But it would be a mistake to regard these cuts as the ordinary chop of a long-roiling digital media sea. Instead, they are a devastation.”

David Lindsay: This is so complicated. I agree with many commenters who do not accept Manjoo’s thesis as to how important Buzz Feed is. I am very concerned about local independent news organizations though, and Facebook and Google might be major reasons for their demise. Amazon is guilty of using its monopolistic power to force companies like Diapers.com to sell to them, when they didn’t want to. Amazon should be broken up. Facebook has been guilty of letting some of their advertizers hijack our democracy. Facebook should be forced to let go of Instagram and WhatsApp. Google is guilty of putting their interests at the top of their searchs. Perhaps that problem can be fixed with Federal and international regulations.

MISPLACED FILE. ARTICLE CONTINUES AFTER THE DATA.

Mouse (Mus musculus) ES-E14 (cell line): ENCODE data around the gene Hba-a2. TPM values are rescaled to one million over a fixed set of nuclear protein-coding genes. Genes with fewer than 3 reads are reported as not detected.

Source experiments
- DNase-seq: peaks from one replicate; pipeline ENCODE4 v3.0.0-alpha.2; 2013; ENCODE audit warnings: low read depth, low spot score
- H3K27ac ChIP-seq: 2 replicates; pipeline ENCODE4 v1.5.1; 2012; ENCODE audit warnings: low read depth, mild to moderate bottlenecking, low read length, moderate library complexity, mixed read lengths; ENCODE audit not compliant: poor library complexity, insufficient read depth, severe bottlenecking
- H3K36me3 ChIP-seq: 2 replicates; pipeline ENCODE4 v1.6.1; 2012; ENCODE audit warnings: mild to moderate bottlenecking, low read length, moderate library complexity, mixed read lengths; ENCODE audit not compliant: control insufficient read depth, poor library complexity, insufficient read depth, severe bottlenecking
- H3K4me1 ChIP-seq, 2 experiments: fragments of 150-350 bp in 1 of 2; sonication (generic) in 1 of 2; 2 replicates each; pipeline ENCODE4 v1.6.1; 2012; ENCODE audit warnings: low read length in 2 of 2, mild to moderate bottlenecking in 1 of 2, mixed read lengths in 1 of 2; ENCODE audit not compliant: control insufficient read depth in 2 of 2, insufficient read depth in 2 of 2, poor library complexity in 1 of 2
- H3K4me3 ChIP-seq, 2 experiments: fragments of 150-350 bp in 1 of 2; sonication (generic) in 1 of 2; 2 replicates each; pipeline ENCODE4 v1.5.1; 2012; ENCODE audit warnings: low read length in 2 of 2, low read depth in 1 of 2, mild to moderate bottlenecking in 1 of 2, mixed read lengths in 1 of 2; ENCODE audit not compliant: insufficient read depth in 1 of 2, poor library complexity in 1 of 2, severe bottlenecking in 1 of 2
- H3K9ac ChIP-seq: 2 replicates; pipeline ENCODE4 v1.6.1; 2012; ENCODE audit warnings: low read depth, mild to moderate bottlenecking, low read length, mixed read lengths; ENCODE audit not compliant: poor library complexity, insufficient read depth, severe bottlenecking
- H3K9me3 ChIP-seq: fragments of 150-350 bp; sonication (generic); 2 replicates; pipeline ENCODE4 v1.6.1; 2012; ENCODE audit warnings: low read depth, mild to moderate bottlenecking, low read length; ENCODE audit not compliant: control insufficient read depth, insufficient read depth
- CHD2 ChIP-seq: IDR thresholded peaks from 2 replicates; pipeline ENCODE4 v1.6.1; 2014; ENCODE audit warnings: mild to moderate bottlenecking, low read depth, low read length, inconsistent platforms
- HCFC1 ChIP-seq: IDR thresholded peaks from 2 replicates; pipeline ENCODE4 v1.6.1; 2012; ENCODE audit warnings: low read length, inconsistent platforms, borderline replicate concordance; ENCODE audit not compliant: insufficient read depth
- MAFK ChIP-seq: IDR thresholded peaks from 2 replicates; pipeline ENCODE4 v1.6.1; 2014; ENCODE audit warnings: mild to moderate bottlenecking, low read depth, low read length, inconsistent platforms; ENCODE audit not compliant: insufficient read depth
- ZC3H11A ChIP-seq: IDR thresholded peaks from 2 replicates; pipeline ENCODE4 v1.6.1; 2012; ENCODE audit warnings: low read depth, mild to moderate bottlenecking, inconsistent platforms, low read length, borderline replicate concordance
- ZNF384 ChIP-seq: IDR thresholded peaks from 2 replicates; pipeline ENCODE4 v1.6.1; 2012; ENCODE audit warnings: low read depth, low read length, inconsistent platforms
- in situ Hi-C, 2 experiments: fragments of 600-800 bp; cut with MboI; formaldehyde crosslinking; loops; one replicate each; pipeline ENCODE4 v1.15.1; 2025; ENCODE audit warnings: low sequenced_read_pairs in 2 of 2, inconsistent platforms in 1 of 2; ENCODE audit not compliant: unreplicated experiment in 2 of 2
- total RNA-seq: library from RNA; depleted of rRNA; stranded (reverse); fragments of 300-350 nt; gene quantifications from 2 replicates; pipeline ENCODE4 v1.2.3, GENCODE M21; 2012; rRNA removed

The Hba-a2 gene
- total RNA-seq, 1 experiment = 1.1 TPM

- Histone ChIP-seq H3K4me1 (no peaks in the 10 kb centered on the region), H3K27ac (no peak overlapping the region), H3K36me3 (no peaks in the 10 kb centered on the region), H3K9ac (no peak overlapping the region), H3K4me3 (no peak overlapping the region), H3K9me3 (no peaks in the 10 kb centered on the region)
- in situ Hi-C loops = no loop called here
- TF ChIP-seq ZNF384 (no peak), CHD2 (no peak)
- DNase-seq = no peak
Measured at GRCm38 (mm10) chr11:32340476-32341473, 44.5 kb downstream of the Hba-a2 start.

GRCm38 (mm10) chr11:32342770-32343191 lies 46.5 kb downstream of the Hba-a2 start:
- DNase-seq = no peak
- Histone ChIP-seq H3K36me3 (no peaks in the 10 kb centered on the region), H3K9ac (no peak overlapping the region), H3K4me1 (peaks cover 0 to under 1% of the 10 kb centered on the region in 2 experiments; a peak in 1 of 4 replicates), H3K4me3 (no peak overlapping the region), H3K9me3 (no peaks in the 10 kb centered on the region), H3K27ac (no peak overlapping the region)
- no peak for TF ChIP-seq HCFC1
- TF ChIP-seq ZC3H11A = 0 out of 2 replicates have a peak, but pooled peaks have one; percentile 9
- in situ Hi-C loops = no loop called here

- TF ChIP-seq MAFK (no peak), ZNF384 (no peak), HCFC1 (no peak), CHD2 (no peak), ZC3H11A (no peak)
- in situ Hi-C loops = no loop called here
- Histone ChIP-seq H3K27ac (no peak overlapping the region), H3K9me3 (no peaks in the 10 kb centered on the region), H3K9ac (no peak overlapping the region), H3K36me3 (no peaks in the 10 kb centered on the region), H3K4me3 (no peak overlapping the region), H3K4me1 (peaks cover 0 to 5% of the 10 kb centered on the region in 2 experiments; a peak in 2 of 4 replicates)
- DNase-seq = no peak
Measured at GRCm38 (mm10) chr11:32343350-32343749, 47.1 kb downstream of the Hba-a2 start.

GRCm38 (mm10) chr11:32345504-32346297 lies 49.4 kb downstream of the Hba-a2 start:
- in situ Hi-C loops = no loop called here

David Lindsay Jr. is the author of “The Tay Son Rebellion,” and blogs at TheTaySonRebellion.com and InconvenientNews.wordpress.com. His duo performs a folk music and readings concert and sing-a-long about Climate Change and the Sixth Extinction.